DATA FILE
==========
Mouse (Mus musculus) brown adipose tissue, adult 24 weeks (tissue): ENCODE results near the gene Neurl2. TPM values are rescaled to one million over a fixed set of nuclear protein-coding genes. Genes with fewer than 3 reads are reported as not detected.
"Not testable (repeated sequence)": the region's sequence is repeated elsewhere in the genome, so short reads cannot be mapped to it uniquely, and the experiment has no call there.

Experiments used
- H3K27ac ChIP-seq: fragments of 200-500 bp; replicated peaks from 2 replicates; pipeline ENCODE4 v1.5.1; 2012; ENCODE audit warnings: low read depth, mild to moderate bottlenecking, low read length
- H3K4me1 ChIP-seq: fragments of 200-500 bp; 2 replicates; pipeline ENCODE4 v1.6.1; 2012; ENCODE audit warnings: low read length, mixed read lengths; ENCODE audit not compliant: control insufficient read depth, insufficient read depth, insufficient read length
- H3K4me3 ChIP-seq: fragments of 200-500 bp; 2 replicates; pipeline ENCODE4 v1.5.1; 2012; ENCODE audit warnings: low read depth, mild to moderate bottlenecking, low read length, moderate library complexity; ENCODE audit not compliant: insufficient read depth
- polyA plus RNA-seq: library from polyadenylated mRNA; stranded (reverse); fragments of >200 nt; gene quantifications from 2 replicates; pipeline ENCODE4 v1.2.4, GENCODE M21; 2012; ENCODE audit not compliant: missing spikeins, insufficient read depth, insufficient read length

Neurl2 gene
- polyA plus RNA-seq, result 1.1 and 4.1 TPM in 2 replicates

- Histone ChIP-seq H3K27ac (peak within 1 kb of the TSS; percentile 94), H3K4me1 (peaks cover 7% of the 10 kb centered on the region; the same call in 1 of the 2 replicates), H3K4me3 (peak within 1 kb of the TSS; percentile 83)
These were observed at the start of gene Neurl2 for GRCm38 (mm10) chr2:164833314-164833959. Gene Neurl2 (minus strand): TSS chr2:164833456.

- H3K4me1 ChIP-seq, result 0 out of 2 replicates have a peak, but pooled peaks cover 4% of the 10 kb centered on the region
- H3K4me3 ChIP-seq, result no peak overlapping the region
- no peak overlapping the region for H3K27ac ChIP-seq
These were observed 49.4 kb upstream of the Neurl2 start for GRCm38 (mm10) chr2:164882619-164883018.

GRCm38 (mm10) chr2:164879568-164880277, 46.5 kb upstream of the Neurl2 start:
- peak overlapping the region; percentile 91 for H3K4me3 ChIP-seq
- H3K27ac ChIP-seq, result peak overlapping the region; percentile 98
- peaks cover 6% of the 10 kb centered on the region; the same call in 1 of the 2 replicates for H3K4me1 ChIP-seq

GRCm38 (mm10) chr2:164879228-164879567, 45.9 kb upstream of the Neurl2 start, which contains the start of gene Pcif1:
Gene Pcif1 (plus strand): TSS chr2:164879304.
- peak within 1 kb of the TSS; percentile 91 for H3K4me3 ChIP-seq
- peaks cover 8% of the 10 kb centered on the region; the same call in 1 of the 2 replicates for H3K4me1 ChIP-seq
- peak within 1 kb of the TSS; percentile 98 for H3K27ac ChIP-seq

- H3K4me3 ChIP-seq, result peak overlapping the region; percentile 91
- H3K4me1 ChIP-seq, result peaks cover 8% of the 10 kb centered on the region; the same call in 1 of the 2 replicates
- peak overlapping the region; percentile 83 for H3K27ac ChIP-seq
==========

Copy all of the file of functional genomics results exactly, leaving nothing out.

Mouse (Mus musculus) brown adipose tissue, adult 24 weeks (tissue): ENCODE results near the gene Neurl2. TPM values are rescaled to one million over a fixed set of nuclear protein-coding genes. Genes with fewer than 3 reads are reported as not detected.
"Not testable (repeated sequence)": the region's sequence is repeated elsewhere in the genome, so short reads cannot be mapped to it uniquely, and the experiment has no call there.

Experiments used
- H3K27ac ChIP-seq: fragments of 200-500 bp; replicated peaks from 2 replicates; pipeline ENCODE4 v1.5.1; 2012; ENCODE audit warnings: low read depth, mild to moderate bottlenecking, low read length
- H3K4me1 ChIP-seq: fragments of 200-500 bp; 2 replicates; pipeline ENCODE4 v1.6.1; 2012; ENCODE audit warnings: low read length, mixed read lengths; ENCODE audit not compliant: control insufficient read depth, insufficient read depth, insufficient read length
- H3K4me3 ChIP-seq: fragments of 200-500 bp; 2 replicates; pipeline ENCODE4 v1.5.1; 2012; ENCODE audit warnings: low read depth, mild to moderate bottlenecking, low read length, moderate library complexity; ENCODE audit not compliant: insufficient read depth
- polyA plus RNA-seq: library from polyadenylated mRNA; stranded (reverse); fragments of >200 nt; gene quantifications from 2 replicates; pipeline ENCODE4 v1.2.4, GENCODE M21; 2012; ENCODE audit not compliant: missing spikeins, insufficient read depth, insufficient read length

Neurl2 gene
- polyA plus RNA-seq, result 1.1 and 4.1 TPM in 2 replicates

- Histone ChIP-seq H3K27ac (peak within 1 kb of the TSS; percentile 94), H3K4me1 (peaks cover 7% of the 10 kb centered on the region; the same call in 1 of the 2 replicates), H3K4me3 (peak within 1 kb of the TSS; percentile 83)
These were observed at the start of gene Neurl2 for GRCm38 (mm10) chr2:164833314-164833959. Gene Neurl2 (minus strand): TSS chr2:164833456.

- H3K4me1 ChIP-seq, result 0 out of 2 replicates have a peak, but pooled peaks cover 4% of the 10 kb centered on the region
- H3K4me3 ChIP-seq, result no peak overlapping the region
- no peak overlapping the region for H3K27ac ChIP-seq
These were observed 49.4 kb upstream of the Neurl2 start for GRCm38 (mm10) chr2:164882619-164883018.

GRCm38 (mm10) chr2:164879568-164880277, 46.5 kb upstream of the Neurl2 start:
- peak overlapping the region; percentile 91 for H3K4me3 ChIP-seq
- H3K27ac ChIP-seq, result peak overlapping the region; percentile 98
- peaks cover 6% of the 10 kb centered on the region; the same call in 1 of the 2 replicates for H3K4me1 ChIP-seq

GRCm38 (mm10) chr2:164879228-164879567, 45.9 kb upstream of the Neurl2 start, which contains the start of gene Pcif1:
Gene Pcif1 (plus strand): TSS chr2:164879304.
- peak within 1 kb of the TSS; percentile 91 for H3K4me3 ChIP-seq
- peaks cover 8% of the 10 kb centered on the region; the same call in 1 of the 2 replicates for H3K4me1 ChIP-seq
- peak within 1 kb of the TSS; percentile 98 for H3K27ac ChIP-seq

- H3K4me3 ChIP-seq, result peak overlapping the region; percentile 91
- H3K4me1 ChIP-seq, result peaks cover 8% of the 10 kb centered on the region; the same call in 1 of the 2 replicates
- peak overlapping the region; percentile 83 for H3K27ac ChIP-seq